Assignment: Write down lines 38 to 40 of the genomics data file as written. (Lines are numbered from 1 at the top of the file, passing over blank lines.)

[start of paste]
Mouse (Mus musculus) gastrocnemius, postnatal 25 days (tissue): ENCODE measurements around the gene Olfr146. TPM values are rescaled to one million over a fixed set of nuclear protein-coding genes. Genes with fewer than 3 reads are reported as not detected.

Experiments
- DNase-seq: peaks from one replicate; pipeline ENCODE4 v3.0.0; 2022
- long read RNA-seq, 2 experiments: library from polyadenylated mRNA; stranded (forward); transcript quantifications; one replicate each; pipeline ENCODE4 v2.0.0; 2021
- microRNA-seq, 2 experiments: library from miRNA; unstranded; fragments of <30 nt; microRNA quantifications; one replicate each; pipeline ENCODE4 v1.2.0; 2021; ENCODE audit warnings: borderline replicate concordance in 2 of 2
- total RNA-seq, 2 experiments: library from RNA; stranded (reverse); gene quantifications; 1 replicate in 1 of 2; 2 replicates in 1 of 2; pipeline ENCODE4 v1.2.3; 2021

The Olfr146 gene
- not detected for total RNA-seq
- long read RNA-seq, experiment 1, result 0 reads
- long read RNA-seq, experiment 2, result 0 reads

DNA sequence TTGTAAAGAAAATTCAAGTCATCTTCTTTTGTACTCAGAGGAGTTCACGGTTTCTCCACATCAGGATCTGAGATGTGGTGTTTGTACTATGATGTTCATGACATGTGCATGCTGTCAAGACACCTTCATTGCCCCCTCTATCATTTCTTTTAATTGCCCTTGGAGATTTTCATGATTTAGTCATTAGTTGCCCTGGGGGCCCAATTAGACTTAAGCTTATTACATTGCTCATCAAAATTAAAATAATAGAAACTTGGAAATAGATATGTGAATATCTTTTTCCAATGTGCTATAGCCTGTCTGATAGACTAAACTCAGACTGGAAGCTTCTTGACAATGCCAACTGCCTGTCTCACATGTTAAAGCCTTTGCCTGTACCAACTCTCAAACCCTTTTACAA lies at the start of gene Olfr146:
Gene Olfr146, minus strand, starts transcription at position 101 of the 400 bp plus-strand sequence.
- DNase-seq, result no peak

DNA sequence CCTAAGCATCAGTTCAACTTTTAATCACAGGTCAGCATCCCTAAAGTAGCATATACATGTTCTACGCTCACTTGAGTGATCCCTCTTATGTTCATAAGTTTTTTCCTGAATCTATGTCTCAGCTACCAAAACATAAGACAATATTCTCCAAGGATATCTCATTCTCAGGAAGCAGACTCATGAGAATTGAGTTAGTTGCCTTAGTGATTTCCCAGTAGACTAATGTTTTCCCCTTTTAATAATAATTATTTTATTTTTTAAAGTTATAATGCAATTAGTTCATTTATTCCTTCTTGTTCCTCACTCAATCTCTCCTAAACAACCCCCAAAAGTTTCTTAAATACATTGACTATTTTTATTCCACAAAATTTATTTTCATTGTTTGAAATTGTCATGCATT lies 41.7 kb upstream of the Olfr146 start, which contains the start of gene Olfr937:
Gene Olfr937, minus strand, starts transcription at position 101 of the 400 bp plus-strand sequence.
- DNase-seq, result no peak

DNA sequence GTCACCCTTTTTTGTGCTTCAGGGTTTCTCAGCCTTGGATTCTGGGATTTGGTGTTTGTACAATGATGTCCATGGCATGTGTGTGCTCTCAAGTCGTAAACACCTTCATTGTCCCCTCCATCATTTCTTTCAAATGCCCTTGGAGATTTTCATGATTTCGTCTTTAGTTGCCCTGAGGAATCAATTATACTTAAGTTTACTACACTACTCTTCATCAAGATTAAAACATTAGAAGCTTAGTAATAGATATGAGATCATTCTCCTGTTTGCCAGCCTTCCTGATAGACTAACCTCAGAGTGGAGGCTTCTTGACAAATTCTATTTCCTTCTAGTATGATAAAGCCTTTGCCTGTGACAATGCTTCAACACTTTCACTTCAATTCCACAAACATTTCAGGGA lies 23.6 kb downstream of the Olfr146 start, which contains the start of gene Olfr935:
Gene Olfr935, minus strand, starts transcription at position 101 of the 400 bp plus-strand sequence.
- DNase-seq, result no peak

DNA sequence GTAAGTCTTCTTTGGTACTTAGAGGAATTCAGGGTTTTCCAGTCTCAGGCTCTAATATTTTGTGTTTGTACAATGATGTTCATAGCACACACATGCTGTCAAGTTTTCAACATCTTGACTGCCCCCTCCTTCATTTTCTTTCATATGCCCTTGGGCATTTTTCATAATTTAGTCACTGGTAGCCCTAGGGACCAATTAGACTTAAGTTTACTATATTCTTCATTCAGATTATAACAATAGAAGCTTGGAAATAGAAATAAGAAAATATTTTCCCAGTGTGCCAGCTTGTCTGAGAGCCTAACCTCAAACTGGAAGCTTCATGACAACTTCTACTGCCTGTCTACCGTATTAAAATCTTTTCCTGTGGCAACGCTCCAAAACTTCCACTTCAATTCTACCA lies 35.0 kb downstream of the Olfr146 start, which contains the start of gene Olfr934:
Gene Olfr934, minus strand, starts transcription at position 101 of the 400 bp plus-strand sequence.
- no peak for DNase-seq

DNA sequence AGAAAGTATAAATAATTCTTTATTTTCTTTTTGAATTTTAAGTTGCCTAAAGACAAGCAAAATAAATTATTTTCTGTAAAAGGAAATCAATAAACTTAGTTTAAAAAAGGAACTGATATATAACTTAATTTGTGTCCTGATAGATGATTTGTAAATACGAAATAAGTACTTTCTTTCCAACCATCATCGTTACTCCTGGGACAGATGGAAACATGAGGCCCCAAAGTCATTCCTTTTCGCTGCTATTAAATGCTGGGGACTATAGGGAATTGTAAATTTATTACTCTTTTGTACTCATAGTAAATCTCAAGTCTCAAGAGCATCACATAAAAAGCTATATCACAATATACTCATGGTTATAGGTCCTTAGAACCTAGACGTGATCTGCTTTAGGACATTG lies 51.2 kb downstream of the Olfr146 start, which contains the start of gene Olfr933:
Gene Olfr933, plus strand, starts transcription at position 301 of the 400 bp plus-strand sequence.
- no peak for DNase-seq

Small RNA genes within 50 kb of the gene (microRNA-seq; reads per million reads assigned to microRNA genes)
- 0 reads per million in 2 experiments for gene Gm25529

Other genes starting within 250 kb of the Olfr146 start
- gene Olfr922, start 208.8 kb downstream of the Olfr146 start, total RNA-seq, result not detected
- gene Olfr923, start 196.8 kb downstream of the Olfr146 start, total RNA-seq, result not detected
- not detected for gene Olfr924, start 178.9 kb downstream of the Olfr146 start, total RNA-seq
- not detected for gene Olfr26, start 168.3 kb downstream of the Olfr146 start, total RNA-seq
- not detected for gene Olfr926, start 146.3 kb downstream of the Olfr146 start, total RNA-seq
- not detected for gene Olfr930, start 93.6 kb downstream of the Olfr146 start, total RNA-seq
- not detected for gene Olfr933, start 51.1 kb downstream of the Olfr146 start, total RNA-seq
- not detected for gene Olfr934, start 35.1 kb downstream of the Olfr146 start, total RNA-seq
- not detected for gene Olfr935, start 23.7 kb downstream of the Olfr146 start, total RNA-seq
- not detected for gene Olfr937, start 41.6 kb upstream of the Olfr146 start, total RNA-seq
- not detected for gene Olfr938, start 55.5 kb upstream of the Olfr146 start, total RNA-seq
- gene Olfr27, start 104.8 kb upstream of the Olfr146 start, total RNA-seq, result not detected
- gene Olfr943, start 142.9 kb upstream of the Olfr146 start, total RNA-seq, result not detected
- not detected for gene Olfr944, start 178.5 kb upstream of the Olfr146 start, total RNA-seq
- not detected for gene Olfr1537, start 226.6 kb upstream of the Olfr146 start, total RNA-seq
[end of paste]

- not detected for gene Olfr937, start 41.6 kb upstream of the Olfr146 start, total RNA-seq
- not detected for gene Olfr938, start 55.5 kb upstream of the Olfr146 start, total RNA-seq
- gene Olfr27, start 104.8 kb upstream of the Olfr146 start, total RNA-seq, result not detected